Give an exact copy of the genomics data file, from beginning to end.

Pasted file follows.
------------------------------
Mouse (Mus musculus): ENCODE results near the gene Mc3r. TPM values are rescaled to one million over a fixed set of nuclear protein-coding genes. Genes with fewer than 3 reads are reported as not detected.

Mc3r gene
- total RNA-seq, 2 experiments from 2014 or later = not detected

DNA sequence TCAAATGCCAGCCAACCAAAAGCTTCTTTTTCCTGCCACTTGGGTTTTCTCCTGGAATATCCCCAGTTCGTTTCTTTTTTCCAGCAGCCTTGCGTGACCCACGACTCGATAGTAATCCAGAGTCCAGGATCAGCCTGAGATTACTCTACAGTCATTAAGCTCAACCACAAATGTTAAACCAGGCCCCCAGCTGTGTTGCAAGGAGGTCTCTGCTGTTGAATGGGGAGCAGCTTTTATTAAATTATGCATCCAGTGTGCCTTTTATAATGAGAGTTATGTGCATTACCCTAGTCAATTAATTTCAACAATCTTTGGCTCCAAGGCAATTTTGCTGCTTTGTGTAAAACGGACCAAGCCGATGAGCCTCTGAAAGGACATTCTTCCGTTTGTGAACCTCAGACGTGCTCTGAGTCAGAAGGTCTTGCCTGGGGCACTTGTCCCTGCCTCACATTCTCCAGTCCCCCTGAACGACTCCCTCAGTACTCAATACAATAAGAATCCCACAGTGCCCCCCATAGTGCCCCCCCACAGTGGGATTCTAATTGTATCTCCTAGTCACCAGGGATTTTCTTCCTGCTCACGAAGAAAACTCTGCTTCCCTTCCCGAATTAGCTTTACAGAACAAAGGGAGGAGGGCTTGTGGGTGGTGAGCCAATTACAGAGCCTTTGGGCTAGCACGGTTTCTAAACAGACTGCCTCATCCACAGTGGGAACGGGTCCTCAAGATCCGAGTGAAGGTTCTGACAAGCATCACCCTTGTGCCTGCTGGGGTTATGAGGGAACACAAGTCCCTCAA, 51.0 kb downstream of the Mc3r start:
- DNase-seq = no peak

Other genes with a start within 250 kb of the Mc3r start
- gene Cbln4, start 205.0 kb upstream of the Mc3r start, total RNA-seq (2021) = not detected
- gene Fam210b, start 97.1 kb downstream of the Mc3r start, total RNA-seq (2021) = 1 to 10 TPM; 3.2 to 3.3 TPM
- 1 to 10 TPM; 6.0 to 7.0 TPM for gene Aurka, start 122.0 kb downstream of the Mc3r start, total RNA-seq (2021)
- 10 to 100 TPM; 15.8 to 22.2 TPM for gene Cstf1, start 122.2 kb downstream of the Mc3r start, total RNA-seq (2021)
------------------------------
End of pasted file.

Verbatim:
Mouse (Mus musculus): ENCODE results near the gene Mc3r. TPM values are rescaled to one million over a fixed set of nuclear protein-coding genes. Genes with fewer than 3 reads are reported as not detected.

Mc3r gene
- total RNA-seq, 2 experiments from 2014 or later = not detected

DNA sequence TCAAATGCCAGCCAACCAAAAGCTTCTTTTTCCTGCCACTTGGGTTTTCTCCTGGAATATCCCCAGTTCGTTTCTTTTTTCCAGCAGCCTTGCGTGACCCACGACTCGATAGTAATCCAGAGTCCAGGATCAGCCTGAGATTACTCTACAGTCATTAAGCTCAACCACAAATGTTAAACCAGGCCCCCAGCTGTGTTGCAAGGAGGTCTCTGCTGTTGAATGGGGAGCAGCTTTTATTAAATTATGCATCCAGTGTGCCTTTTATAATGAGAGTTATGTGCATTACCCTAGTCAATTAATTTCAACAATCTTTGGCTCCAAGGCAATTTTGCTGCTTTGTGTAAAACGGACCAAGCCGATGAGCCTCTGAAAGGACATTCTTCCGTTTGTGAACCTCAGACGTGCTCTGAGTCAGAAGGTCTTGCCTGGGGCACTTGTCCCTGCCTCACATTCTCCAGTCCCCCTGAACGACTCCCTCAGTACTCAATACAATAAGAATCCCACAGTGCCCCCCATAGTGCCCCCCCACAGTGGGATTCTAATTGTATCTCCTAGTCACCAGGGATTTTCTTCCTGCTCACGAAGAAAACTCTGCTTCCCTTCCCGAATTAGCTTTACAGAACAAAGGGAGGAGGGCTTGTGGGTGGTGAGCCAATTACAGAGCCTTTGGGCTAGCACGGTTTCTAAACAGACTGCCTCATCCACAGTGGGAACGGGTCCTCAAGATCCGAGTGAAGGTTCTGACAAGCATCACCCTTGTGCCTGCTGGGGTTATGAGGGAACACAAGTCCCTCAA, 51.0 kb downstream of the Mc3r start:
- DNase-seq = no peak

Other genes with a start within 250 kb of the Mc3r start
- gene Cbln4, start 205.0 kb upstream of the Mc3r start, total RNA-seq (2021) = not detected
- gene Fam210b, start 97.1 kb downstream of the Mc3r start, total RNA-seq (2021) = 1 to 10 TPM; 3.2 to 3.3 TPM
- 1 to 10 TPM; 6.0 to 7.0 TPM for gene Aurka, start 122.0 kb downstream of the Mc3r start, total RNA-seq (2021)
- 10 to 100 TPM; 15.8 to 22.2 TPM for gene Cstf1, start 122.2 kb downstream of the Mc3r start, total RNA-seq (2021)